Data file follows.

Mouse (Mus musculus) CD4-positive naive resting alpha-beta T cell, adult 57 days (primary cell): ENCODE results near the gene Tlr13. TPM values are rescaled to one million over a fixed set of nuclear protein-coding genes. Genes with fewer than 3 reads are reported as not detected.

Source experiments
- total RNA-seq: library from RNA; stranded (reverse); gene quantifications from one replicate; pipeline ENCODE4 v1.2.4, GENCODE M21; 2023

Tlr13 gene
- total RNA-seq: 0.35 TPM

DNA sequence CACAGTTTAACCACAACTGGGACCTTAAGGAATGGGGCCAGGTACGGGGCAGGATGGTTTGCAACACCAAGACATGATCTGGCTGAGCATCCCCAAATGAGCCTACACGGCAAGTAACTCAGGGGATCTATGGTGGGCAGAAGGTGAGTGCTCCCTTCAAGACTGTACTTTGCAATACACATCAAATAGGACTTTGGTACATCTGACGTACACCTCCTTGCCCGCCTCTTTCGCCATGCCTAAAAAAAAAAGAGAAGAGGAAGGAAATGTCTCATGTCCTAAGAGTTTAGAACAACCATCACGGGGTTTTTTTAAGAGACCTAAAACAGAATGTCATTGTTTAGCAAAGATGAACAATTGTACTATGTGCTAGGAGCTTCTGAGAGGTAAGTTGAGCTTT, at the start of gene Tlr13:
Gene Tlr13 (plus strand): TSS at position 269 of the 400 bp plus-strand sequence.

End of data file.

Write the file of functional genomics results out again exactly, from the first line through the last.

Mouse (Mus musculus) CD4-positive naive resting alpha-beta T cell, adult 57 days (primary cell): ENCODE results near the gene Tlr13. TPM values are rescaled to one million over a fixed set of nuclear protein-coding genes. Genes with fewer than 3 reads are reported as not detected.

Source experiments
- total RNA-seq: library from RNA; stranded (reverse); gene quantifications from one replicate; pipeline ENCODE4 v1.2.4, GENCODE M21; 2023

Tlr13 gene
- total RNA-seq: 0.35 TPM

DNA sequence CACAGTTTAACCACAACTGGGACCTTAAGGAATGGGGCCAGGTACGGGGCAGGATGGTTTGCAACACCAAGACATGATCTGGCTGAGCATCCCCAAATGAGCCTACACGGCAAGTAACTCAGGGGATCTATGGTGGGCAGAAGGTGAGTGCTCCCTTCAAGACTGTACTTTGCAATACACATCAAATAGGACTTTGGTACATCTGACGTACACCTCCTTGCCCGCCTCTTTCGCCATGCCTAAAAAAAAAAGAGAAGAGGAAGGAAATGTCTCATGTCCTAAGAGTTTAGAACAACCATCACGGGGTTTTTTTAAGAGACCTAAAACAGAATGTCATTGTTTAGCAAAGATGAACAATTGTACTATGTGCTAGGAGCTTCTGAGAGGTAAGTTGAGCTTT, at the start of gene Tlr13:
Gene Tlr13 (plus strand): TSS at position 269 of the 400 bp plus-strand sequence.